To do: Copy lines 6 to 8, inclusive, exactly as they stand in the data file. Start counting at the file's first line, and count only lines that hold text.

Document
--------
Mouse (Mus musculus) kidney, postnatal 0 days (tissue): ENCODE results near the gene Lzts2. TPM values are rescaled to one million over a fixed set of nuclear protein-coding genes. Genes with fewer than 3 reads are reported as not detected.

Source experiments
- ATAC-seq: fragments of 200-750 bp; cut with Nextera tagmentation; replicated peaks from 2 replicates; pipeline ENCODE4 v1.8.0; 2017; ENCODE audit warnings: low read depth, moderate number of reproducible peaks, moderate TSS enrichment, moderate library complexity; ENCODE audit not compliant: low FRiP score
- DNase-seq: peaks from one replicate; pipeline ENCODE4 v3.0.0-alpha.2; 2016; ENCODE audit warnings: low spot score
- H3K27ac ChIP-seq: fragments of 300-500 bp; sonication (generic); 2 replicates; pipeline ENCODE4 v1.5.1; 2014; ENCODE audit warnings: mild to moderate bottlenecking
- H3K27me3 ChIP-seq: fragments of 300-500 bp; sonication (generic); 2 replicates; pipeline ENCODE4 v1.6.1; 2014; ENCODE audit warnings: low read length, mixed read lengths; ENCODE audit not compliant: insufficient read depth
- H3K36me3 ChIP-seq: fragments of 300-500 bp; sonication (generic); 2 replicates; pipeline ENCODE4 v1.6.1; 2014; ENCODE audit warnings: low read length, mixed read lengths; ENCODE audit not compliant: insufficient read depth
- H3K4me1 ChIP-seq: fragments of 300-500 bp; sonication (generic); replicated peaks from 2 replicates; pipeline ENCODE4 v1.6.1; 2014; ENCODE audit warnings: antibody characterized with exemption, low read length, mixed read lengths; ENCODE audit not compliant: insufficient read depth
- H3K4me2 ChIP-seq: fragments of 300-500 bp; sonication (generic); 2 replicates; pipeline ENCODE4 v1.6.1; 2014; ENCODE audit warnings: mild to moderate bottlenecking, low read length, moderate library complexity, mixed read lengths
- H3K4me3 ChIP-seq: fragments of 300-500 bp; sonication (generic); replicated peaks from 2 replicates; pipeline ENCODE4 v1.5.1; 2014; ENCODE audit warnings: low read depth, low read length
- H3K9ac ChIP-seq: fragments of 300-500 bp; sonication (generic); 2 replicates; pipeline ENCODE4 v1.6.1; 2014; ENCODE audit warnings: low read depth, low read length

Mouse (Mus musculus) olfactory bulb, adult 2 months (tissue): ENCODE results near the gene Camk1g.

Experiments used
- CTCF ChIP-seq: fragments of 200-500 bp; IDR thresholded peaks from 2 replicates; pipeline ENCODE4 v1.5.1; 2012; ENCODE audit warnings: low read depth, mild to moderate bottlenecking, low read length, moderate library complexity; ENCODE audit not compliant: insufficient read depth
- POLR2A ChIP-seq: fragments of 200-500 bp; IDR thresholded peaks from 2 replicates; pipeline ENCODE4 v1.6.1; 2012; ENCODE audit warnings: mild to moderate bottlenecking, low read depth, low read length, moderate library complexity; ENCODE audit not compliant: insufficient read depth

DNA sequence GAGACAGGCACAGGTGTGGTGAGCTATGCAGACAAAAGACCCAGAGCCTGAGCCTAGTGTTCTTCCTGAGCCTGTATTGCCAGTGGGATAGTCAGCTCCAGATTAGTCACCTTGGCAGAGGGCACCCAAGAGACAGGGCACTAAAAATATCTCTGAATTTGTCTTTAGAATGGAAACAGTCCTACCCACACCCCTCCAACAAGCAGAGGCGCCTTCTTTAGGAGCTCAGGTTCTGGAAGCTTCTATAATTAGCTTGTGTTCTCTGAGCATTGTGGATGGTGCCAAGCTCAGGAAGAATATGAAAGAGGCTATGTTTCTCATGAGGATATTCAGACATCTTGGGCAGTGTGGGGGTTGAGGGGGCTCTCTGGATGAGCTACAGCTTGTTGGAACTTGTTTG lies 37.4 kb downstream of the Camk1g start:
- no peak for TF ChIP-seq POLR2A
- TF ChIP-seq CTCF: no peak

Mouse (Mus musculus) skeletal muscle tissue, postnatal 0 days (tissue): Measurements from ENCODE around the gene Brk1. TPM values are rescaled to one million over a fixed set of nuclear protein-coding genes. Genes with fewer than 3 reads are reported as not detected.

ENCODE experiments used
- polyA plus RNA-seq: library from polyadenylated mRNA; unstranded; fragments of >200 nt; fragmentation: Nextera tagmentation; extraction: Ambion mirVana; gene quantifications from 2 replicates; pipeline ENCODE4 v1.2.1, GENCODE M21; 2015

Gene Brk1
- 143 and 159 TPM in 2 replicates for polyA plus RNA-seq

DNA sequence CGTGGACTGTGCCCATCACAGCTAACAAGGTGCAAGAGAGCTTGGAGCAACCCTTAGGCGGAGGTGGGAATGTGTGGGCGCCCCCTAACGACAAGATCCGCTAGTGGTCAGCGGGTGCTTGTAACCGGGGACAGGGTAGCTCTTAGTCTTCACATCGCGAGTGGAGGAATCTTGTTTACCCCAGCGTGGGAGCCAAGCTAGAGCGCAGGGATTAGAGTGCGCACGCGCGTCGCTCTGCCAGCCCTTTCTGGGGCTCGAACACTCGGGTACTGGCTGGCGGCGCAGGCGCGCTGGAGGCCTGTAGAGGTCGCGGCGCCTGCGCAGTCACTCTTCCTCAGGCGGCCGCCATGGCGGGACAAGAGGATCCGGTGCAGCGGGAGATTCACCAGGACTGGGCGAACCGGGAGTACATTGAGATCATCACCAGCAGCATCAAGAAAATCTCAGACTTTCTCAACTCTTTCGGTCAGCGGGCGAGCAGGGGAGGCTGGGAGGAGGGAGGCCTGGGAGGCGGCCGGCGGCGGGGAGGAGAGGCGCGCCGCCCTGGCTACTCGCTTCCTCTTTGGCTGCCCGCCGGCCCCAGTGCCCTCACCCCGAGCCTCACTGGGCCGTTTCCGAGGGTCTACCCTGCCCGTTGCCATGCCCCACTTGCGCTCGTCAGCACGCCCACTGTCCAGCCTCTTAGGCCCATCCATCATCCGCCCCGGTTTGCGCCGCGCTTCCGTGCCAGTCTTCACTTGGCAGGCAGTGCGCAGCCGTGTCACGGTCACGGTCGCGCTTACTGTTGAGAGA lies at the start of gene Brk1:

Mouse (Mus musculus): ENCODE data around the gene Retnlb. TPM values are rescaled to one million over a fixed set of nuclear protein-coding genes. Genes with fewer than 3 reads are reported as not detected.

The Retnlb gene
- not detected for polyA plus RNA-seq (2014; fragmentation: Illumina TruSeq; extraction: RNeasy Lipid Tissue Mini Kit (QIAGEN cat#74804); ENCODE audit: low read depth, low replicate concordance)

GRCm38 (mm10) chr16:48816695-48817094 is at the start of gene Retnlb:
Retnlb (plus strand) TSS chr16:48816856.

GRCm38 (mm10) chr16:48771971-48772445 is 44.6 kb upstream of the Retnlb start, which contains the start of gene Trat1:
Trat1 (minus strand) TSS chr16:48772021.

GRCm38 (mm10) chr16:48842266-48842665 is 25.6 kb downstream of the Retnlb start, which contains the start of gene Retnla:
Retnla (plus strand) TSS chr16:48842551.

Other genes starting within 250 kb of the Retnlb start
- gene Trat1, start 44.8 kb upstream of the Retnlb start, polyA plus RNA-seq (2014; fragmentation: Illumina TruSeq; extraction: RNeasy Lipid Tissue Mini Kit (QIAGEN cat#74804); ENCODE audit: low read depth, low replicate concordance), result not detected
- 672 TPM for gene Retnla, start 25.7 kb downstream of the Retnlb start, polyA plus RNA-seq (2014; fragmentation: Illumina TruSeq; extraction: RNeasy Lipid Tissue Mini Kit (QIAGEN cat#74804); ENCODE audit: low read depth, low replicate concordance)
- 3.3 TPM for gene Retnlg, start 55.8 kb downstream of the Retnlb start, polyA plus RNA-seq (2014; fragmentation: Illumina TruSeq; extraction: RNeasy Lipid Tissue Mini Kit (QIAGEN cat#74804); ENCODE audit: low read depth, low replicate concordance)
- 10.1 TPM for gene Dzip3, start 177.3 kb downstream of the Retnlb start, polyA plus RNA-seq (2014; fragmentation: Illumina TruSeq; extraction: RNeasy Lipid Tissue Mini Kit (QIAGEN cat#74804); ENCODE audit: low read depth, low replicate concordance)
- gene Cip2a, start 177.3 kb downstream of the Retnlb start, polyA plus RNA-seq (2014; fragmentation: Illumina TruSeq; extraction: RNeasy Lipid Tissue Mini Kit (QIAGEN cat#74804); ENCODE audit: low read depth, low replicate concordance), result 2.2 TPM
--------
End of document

- H3K27me3 ChIP-seq: fragments of 300-500 bp; sonication (generic); 2 replicates; pipeline ENCODE4 v1.6.1; 2014; ENCODE audit warnings: low read length, mixed read lengths; ENCODE audit not compliant: insufficient read depth
- H3K36me3 ChIP-seq: fragments of 300-500 bp; sonication (generic); 2 replicates; pipeline ENCODE4 v1.6.1; 2014; ENCODE audit warnings: low read length, mixed read lengths; ENCODE audit not compliant: insufficient read depth
- H3K4me1 ChIP-seq: fragments of 300-500 bp; sonication (generic); replicated peaks from 2 replicates; pipeline ENCODE4 v1.6.1; 2014; ENCODE audit warnings: antibody characterized with exemption, low read length, mixed read lengths; ENCODE audit not compliant: insufficient read depth